EFL measures are needed as gambling owners cannot be trusted to limit their spending
Cap can be raised once pandemic eases, but action had to be taken to save more clubs from going to the wall
The English Football League cannot make gloomy predictions about the existential threat facing dozens of clubs and then do nothing to mitigate that risk, which is why the introduction of the so-called salary cap is a positive development.
You only have to look 18 miles down the road from me to Bury or Bolton, Wigan or Macclesfield – take your pick – to see that football as we know it cannot continue without serious regulation.
I have been a long-term supporter of such measures, but the uncertainty caused by the coronavirus pandemic makes them all the more urgent.
The new rules are the result of months of debate followed by a vote, and were proposed by clubs for clubs.
Though the annual limit on player expenses of £2.5million for League One clubs and £1.5million for League Two clubs has been called a salary cap, in reality it is a budget cap.
Clubs are free to spend on wages as they see fit within that budget. If they want to fill their squad with youngsters but have two stars on £5,000 per week, they can do.
Clubs such as Sunderland have spoken out, arguing their revenue allows them to service higher expenditure, principally due to the size of their attendances. But what attendances for the foreseeable future? We are very concerned about the lack of income from fans, and while there are hopes for reduced crowds to return in October, who knows what could happen? We could be in another lockdown.
The bigger clubs with bigger stadiums earn a higher proportion of their income from gate receipts, so they should be more worried than us. To gamble on future earnings would be irresponsible.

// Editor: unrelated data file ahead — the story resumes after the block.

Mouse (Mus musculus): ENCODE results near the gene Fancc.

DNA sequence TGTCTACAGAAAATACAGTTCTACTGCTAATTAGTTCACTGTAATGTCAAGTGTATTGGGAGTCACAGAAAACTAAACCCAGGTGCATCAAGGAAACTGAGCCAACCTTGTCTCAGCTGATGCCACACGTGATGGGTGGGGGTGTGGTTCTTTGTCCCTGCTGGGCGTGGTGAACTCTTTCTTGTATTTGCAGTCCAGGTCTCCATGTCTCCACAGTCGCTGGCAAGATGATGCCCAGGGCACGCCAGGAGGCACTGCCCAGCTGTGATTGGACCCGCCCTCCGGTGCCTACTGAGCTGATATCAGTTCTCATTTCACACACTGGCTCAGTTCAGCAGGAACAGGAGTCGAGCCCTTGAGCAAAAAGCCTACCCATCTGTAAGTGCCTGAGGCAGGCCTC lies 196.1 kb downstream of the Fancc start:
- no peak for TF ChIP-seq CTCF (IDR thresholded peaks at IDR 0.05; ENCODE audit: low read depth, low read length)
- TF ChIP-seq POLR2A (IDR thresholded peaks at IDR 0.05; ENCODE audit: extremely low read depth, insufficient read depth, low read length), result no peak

There are some big clubs in League One because of the lack of financial control in the leagues above.
Owners have gambled with money they cannot afford to lose to reach the next level, but when they fail their clubs come a cropper. Owners cannot be trusted to limit spending, given the incentives on offer for promotion, so the EFL has to. If not, the Government will be the last port of call because we cannot keep letting so many clubs go to the wall.
I was not surprised to see the Professional Footballers’ Association’s criticism of the new rules, but I have very little time for its arguments. It is a players’ union trying to do right by its members, and I understand that, but a union also exists to protect jobs and, put bluntly, there will not be enough teams to go around if spending carries on the way it is and Covid-19 continues to shape the next few years.
Players need clubs to be in healthy financial shape for their own benefit.
While I am pleased to see these controls brought in, I am open about seeing them relaxed if the circumstances change down the line. Once supporters return and the worst of the pandemic is behind us, we can plan with greater clarity. If we have clubs running at a surplus, these caps can increase, but for now they are needed.